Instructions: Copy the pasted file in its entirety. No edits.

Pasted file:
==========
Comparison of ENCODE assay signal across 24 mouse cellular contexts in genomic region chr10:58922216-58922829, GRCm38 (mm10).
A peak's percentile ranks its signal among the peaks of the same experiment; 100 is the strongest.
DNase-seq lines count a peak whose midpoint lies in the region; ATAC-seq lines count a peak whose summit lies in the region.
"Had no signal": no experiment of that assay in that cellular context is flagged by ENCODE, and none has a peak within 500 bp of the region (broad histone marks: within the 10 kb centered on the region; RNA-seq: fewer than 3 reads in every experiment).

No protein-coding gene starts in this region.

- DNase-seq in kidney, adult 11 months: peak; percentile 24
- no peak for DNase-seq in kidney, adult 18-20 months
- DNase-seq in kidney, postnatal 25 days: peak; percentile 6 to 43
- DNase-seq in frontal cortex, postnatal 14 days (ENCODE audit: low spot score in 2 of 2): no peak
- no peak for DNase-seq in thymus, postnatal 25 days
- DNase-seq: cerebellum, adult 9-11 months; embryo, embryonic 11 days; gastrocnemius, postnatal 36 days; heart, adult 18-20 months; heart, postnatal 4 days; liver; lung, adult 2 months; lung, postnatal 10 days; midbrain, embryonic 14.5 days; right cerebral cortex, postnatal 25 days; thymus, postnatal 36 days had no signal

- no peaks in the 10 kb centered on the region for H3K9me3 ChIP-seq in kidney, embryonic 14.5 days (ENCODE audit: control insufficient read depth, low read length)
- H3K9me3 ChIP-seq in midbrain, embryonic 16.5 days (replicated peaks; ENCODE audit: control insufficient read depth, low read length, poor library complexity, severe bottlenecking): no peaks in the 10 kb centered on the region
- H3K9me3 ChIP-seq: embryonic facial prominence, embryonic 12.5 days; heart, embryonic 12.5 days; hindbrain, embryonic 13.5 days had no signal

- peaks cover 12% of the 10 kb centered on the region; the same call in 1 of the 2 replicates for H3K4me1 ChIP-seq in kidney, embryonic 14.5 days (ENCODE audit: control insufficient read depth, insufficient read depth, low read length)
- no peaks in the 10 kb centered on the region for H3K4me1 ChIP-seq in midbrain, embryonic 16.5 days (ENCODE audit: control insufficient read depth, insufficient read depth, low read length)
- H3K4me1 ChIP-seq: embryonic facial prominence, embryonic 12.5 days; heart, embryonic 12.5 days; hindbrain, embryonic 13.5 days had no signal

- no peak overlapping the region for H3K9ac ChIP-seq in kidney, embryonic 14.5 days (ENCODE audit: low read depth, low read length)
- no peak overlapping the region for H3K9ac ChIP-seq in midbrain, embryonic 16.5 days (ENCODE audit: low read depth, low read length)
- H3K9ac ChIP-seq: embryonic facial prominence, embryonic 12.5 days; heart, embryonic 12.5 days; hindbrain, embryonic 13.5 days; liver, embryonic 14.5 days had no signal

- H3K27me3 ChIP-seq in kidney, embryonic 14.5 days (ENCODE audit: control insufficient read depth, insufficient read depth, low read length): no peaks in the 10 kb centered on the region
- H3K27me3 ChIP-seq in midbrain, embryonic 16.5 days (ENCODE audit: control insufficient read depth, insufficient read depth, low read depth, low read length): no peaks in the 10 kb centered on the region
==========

Comparison of ENCODE assay signal across 24 mouse cellular contexts in genomic region chr10:58922216-58922829, GRCm38 (mm10).
A peak's percentile ranks its signal among the peaks of the same experiment; 100 is the strongest.
DNase-seq lines count a peak whose midpoint lies in the region; ATAC-seq lines count a peak whose summit lies in the region.
"Had no signal": no experiment of that assay in that cellular context is flagged by ENCODE, and none has a peak within 500 bp of the region (broad histone marks: within the 10 kb centered on the region; RNA-seq: fewer than 3 reads in every experiment).

No protein-coding gene starts in this region.

- DNase-seq in kidney, adult 11 months: peak; percentile 24
- no peak for DNase-seq in kidney, adult 18-20 months
- DNase-seq in kidney, postnatal 25 days: peak; percentile 6 to 43
- DNase-seq in frontal cortex, postnatal 14 days (ENCODE audit: low spot score in 2 of 2): no peak
- no peak for DNase-seq in thymus, postnatal 25 days
- DNase-seq: cerebellum, adult 9-11 months; embryo, embryonic 11 days; gastrocnemius, postnatal 36 days; heart, adult 18-20 months; heart, postnatal 4 days; liver; lung, adult 2 months; lung, postnatal 10 days; midbrain, embryonic 14.5 days; right cerebral cortex, postnatal 25 days; thymus, postnatal 36 days had no signal

- no peaks in the 10 kb centered on the region for H3K9me3 ChIP-seq in kidney, embryonic 14.5 days (ENCODE audit: control insufficient read depth, low read length)
- H3K9me3 ChIP-seq in midbrain, embryonic 16.5 days (replicated peaks; ENCODE audit: control insufficient read depth, low read length, poor library complexity, severe bottlenecking): no peaks in the 10 kb centered on the region
- H3K9me3 ChIP-seq: embryonic facial prominence, embryonic 12.5 days; heart, embryonic 12.5 days; hindbrain, embryonic 13.5 days had no signal

- peaks cover 12% of the 10 kb centered on the region; the same call in 1 of the 2 replicates for H3K4me1 ChIP-seq in kidney, embryonic 14.5 days (ENCODE audit: control insufficient read depth, insufficient read depth, low read length)
- no peaks in the 10 kb centered on the region for H3K4me1 ChIP-seq in midbrain, embryonic 16.5 days (ENCODE audit: control insufficient read depth, insufficient read depth, low read length)
- H3K4me1 ChIP-seq: embryonic facial prominence, embryonic 12.5 days; heart, embryonic 12.5 days; hindbrain, embryonic 13.5 days had no signal

- no peak overlapping the region for H3K9ac ChIP-seq in kidney, embryonic 14.5 days (ENCODE audit: low read depth, low read length)
- no peak overlapping the region for H3K9ac ChIP-seq in midbrain, embryonic 16.5 days (ENCODE audit: low read depth, low read length)
- H3K9ac ChIP-seq: embryonic facial prominence, embryonic 12.5 days; heart, embryonic 12.5 days; hindbrain, embryonic 13.5 days; liver, embryonic 14.5 days had no signal

- H3K27me3 ChIP-seq in kidney, embryonic 14.5 days (ENCODE audit: control insufficient read depth, insufficient read depth, low read length): no peaks in the 10 kb centered on the region
- H3K27me3 ChIP-seq in midbrain, embryonic 16.5 days (ENCODE audit: control insufficient read depth, insufficient read depth, low read depth, low read length): no peaks in the 10 kb centered on the region